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On Sabermetric Rhetoric

Dear FanGraphs community,

This isn’t a post about baseball, per se, but rather about the way we talk about it. Lately, I’ve been thinking a lot about how to improve the quality of dialogue surrounding sabermetrics. Please excuse my rambling, as I tend to get rather emotional and philosophical when discussing this particular topic.

When reading posts and especially comments, I sometimes get the sense that we think we are right merely due to the fact that statistics are objective. In a sense, this is true. As long as the methodology is clearly laid out, stats really are just numbers. But people are biased. All language is persuasive in some sense, and the inherent neutrality of numbers is often hijacked by various human agendas. Sabermetrics are not exempt from this phenomenon.

Most modern discourse surrounding baseball analysis pits “old-school” vs. “new-school” in a largely arbitrary ideological cage fight. These sorts of polemical constructs make for good television, but slow progress. Its easy to get caught up in the excitement of a debate while completely missing out on what really matters. Baseball is a beautiful game and it brings people together. It’s America’s pastime for a reason! It transcends cultural differences, generation gaps, and even language itself.

Statistics help us to understand and evaluate how well this great game is being played. They act as a mental “handle” by which we can intellectually grasp the importance of each individual event and performance. Everyone, regardless of their stance on sabermetrics, wants statistics that are both intuitive and accurate. So let’s set aside our agendas for a minute and think about how to proactively bridge the gap between these two sides that have so much to offer!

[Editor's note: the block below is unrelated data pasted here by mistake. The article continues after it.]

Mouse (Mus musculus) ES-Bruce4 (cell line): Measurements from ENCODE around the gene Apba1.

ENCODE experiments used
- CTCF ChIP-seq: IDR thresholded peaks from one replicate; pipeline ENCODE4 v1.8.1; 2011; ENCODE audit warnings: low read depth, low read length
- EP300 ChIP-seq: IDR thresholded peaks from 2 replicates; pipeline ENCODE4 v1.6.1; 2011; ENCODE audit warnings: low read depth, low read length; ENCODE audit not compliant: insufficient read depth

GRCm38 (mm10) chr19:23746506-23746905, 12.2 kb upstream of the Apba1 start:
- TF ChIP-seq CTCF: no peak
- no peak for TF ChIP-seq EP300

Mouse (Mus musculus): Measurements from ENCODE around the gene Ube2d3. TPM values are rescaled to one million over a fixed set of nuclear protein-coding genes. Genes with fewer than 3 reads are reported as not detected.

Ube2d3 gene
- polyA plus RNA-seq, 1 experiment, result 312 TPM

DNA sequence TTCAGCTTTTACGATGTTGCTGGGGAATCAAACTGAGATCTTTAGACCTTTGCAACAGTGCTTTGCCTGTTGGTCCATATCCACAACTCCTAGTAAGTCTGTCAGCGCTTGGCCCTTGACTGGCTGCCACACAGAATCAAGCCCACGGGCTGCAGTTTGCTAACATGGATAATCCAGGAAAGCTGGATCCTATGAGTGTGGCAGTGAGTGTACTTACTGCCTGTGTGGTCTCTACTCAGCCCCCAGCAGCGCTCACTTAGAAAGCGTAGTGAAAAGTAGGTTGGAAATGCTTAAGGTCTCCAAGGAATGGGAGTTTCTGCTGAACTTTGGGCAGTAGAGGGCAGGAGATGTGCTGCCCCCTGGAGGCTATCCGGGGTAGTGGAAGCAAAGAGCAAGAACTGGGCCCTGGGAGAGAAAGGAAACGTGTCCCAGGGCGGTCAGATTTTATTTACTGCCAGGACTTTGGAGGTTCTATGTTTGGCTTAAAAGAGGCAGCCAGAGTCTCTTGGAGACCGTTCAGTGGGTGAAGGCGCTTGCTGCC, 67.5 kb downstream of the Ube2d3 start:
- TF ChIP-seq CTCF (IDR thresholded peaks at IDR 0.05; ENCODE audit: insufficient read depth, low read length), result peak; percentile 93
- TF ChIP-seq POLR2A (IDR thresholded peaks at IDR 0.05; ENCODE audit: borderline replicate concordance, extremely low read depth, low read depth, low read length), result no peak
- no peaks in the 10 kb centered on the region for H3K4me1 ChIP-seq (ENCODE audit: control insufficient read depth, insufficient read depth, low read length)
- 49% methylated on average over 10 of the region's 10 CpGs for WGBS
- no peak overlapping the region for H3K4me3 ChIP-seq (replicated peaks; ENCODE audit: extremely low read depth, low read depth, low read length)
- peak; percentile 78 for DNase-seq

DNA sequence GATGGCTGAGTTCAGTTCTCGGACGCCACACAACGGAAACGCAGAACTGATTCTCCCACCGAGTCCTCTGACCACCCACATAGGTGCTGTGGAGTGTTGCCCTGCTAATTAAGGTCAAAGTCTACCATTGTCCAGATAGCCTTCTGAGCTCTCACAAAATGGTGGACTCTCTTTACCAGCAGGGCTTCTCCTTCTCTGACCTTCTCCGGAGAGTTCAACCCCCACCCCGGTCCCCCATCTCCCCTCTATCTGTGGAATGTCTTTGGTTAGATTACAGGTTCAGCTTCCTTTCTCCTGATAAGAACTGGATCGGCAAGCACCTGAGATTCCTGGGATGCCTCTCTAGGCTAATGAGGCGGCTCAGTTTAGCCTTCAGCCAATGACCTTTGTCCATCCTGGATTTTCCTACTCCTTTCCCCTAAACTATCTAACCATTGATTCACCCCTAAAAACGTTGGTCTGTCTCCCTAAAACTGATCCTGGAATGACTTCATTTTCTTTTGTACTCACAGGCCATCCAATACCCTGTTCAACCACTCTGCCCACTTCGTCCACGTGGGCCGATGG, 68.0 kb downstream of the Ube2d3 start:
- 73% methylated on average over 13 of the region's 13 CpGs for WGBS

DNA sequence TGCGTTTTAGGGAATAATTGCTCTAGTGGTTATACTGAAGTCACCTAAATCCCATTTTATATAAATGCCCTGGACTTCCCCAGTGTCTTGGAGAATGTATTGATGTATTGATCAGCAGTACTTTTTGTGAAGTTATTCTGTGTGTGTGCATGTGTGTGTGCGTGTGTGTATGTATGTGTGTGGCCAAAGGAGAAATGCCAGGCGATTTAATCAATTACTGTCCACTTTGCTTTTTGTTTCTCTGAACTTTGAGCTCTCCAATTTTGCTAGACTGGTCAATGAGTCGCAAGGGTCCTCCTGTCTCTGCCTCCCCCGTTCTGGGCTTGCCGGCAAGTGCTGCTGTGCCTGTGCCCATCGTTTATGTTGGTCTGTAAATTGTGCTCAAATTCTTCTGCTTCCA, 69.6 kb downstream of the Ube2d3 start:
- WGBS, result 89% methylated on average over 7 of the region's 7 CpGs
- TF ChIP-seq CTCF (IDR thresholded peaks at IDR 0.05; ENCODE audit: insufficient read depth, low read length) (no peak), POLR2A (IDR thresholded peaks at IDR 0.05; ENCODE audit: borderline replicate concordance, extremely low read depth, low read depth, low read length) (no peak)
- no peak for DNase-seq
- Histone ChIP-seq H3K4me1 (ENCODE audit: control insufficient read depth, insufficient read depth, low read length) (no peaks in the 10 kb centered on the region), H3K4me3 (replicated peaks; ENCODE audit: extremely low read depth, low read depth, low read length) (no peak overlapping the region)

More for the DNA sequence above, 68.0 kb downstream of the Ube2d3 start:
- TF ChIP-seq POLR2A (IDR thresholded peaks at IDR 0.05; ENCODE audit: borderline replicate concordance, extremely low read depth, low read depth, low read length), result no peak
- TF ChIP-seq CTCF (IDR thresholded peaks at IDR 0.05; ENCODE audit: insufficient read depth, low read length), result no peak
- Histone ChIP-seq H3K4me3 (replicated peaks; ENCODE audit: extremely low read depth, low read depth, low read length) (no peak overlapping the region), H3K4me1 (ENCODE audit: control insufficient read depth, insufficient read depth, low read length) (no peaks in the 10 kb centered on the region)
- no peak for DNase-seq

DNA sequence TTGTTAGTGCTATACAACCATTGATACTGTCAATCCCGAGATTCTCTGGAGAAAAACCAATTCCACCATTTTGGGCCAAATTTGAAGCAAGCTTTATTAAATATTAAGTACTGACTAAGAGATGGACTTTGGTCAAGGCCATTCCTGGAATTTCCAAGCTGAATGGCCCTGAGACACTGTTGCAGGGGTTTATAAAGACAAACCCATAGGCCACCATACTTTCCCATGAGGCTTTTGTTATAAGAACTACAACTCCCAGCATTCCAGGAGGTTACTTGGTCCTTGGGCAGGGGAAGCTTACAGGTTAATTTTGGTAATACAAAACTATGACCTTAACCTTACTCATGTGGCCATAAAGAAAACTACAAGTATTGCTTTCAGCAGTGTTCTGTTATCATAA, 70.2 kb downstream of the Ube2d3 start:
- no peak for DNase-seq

For starters, we should minimize our implementation of hostile methodologies. Getting on a soapbox and proclaiming the evils of traditionalism simply doesn’t do anybody any good. It feeds our pride, as well as the opposition’s presumption that we care more about our statistics than we do about, you know, actual baseball. Over the last few years, I’ve begun to think of myself more as a teacher of sabermetrics than a defender of them. This approach has two important ramifications.

First, it dictates that we get along with those who disagree with us. In my experience, people are only open to new information in the context of a trusting relationship. As fellow baseball fanatics, we have an easy point of contact with traditionalists: we both like baseball. Duh! Focus on that first rather than stuffing a lecture on DIPS theory down their throats.

Second, a teaching disposition encourages us to refine and adapt our communication of sabermetric concepts. Next time you want to call someone a nincompoop on a message board, first ask yourself, “What could I have done to explain this idea more clearly.” Chances are, the person isn’t stupid, just unenlightened and/or overly argumentative. Over my next few posts, I’ll get into the nitty-gritty of how we might make this happen.

Contrary to popular belief, numbers aren’t evil. Baseball statistics in particular have come a long way toward being less deceptive. Let’s represent them well, shall we?

Sincerely yours,